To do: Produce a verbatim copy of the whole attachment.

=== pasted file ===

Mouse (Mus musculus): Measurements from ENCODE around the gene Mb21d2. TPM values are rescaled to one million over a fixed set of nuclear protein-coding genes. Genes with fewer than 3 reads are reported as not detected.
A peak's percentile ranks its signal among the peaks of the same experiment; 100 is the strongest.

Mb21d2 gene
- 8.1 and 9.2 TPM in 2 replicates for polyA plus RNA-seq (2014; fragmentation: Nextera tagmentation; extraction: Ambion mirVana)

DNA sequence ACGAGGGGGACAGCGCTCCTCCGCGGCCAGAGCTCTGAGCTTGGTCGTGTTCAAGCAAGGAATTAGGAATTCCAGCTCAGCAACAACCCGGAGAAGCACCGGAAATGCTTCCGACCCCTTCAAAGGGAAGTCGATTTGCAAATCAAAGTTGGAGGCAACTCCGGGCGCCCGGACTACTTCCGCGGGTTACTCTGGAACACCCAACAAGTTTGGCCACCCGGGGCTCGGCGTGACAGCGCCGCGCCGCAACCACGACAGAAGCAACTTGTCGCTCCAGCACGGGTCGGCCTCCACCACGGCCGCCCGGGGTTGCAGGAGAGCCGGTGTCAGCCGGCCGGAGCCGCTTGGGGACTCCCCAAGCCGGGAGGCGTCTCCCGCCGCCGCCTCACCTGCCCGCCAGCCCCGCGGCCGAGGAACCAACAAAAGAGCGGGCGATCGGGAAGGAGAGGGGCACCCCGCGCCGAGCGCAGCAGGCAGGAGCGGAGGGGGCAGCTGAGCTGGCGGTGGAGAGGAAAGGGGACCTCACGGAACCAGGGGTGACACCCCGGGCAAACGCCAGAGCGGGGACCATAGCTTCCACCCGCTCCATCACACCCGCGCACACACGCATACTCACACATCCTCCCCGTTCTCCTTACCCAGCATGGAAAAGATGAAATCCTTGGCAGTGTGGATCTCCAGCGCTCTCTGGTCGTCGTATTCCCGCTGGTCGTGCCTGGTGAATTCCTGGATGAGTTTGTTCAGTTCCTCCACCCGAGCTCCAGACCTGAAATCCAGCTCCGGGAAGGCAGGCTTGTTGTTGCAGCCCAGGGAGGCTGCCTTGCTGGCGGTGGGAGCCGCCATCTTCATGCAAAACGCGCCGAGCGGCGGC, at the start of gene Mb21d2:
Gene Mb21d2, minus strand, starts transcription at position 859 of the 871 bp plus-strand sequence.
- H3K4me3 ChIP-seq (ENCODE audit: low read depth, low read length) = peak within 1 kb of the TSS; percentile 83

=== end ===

Mouse (Mus musculus): Measurements from ENCODE around the gene Mb21d2. TPM values are rescaled to one million over a fixed set of nuclear protein-coding genes. Genes with fewer than 3 reads are reported as not detected.
A peak's percentile ranks its signal among the peaks of the same experiment; 100 is the strongest.

Mb21d2 gene
- 8.1 and 9.2 TPM in 2 replicates for polyA plus RNA-seq (2014; fragmentation: Nextera tagmentation; extraction: Ambion mirVana)

DNA sequence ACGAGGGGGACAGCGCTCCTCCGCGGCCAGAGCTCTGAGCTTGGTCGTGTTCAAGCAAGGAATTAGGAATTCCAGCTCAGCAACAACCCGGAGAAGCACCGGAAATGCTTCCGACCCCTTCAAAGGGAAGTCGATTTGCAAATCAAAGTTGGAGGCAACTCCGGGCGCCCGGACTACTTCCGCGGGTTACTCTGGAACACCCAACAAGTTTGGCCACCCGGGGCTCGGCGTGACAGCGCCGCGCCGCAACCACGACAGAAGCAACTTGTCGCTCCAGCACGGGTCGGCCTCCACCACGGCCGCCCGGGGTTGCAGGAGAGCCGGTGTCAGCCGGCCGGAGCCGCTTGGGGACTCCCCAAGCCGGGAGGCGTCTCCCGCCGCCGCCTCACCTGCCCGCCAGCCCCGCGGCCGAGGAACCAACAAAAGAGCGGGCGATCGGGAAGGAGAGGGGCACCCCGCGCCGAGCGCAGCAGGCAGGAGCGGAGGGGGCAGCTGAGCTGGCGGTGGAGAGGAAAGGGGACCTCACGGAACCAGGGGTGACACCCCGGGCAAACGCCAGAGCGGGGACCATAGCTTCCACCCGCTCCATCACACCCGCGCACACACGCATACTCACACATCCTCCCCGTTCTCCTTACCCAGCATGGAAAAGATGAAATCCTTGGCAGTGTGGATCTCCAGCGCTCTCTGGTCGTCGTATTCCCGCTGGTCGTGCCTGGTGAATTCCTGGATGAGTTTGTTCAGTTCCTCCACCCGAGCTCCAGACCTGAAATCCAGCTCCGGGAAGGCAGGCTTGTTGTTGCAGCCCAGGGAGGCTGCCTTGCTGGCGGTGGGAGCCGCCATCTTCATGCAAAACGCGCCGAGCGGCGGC, at the start of gene Mb21d2:
Gene Mb21d2, minus strand, starts transcription at position 859 of the 871 bp plus-strand sequence.
- H3K4me3 ChIP-seq (ENCODE audit: low read depth, low read length) = peak within 1 kb of the TSS; percentile 83